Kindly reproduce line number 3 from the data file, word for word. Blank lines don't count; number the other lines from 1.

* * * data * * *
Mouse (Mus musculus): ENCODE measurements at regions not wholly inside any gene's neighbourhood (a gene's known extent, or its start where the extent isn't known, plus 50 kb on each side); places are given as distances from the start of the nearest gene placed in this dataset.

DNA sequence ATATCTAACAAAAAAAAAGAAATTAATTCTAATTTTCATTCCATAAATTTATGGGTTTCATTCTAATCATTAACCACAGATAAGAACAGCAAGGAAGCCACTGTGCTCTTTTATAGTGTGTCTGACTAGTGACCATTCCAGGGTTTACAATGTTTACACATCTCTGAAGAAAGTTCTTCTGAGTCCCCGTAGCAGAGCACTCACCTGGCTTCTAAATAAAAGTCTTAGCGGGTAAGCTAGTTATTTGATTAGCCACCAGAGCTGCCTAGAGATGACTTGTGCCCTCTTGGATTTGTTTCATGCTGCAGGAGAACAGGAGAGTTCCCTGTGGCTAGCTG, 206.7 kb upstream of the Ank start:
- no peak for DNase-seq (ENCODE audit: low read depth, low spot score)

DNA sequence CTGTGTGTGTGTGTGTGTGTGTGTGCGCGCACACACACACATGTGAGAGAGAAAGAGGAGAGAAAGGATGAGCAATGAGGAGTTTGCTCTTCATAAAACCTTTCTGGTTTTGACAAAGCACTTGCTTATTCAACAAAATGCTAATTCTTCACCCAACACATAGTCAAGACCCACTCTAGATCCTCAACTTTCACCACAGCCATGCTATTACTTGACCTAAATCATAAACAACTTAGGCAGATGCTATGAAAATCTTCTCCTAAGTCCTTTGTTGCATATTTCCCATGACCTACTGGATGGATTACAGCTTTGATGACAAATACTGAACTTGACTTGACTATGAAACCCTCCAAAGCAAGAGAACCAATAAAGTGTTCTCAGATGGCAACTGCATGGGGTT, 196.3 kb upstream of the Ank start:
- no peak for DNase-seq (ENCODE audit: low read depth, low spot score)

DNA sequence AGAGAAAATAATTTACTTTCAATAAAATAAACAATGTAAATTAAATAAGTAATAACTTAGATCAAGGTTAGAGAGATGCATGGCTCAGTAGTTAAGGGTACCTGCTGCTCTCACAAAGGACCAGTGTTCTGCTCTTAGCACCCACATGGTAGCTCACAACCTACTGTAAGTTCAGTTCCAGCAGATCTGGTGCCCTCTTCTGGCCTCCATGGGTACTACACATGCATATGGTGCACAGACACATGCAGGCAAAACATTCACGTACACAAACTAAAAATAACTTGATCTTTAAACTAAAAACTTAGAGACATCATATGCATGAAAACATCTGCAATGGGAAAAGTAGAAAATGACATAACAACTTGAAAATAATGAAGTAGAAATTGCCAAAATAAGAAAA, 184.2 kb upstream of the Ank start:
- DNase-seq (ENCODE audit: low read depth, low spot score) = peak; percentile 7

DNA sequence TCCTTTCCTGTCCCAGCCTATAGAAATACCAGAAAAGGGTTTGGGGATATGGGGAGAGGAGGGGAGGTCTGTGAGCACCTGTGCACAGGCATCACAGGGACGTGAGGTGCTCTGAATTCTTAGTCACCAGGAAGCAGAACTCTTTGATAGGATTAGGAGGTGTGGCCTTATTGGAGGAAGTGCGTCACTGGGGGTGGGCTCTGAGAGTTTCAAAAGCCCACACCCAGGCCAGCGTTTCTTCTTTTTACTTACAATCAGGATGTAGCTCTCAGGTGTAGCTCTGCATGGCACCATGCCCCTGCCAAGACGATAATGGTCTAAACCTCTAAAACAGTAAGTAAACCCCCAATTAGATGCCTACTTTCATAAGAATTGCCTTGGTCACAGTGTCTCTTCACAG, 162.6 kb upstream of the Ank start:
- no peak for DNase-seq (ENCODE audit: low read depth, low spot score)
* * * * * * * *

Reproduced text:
- no peak for DNase-seq (ENCODE audit: low read depth, low spot score)